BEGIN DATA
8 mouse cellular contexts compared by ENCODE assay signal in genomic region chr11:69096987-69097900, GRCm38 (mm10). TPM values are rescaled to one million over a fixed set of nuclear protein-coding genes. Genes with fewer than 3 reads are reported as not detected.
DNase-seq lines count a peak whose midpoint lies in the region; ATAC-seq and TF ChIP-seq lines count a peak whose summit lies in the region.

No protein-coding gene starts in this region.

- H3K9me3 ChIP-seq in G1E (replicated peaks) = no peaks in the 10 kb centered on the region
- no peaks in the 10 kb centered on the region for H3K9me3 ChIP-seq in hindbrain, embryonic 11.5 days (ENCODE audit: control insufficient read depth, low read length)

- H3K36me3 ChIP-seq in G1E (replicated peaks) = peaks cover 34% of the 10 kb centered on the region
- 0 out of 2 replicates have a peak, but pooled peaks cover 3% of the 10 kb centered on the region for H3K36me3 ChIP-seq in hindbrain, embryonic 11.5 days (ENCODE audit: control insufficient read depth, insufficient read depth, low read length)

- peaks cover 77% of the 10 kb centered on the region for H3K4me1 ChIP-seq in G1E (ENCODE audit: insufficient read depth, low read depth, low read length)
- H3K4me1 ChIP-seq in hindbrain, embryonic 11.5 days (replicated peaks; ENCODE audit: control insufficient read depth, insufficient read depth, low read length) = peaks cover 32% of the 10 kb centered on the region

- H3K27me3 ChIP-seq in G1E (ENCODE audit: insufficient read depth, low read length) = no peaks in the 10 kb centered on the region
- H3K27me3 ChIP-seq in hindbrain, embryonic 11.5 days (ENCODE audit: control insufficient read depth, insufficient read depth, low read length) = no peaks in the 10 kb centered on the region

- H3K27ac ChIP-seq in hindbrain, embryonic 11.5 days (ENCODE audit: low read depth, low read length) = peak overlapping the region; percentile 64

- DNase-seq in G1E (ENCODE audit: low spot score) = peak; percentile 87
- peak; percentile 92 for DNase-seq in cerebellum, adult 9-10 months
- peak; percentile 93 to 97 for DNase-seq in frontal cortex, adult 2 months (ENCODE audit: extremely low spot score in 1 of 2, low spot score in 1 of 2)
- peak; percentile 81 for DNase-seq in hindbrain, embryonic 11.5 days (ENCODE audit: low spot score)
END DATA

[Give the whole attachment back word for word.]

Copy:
8 mouse cellular contexts compared by ENCODE assay signal in genomic region chr11:69096987-69097900, GRCm38 (mm10). TPM values are rescaled to one million over a fixed set of nuclear protein-coding genes. Genes with fewer than 3 reads are reported as not detected.
DNase-seq lines count a peak whose midpoint lies in the region; ATAC-seq and TF ChIP-seq lines count a peak whose summit lies in the region.

No protein-coding gene starts in this region.

- H3K9me3 ChIP-seq in G1E (replicated peaks) = no peaks in the 10 kb centered on the region
- no peaks in the 10 kb centered on the region for H3K9me3 ChIP-seq in hindbrain, embryonic 11.5 days (ENCODE audit: control insufficient read depth, low read length)

- H3K36me3 ChIP-seq in G1E (replicated peaks) = peaks cover 34% of the 10 kb centered on the region
- 0 out of 2 replicates have a peak, but pooled peaks cover 3% of the 10 kb centered on the region for H3K36me3 ChIP-seq in hindbrain, embryonic 11.5 days (ENCODE audit: control insufficient read depth, insufficient read depth, low read length)

- peaks cover 77% of the 10 kb centered on the region for H3K4me1 ChIP-seq in G1E (ENCODE audit: insufficient read depth, low read depth, low read length)
- H3K4me1 ChIP-seq in hindbrain, embryonic 11.5 days (replicated peaks; ENCODE audit: control insufficient read depth, insufficient read depth, low read length) = peaks cover 32% of the 10 kb centered on the region

- H3K27me3 ChIP-seq in G1E (ENCODE audit: insufficient read depth, low read length) = no peaks in the 10 kb centered on the region
- H3K27me3 ChIP-seq in hindbrain, embryonic 11.5 days (ENCODE audit: control insufficient read depth, insufficient read depth, low read length) = no peaks in the 10 kb centered on the region

- H3K27ac ChIP-seq in hindbrain, embryonic 11.5 days (ENCODE audit: low read depth, low read length) = peak overlapping the region; percentile 64

- DNase-seq in G1E (ENCODE audit: low spot score) = peak; percentile 87
- peak; percentile 92 for DNase-seq in cerebellum, adult 9-10 months
- peak; percentile 93 to 97 for DNase-seq in frontal cortex, adult 2 months (ENCODE audit: extremely low spot score in 1 of 2, low spot score in 1 of 2)
- peak; percentile 81 for DNase-seq in hindbrain, embryonic 11.5 days (ENCODE audit: low spot score)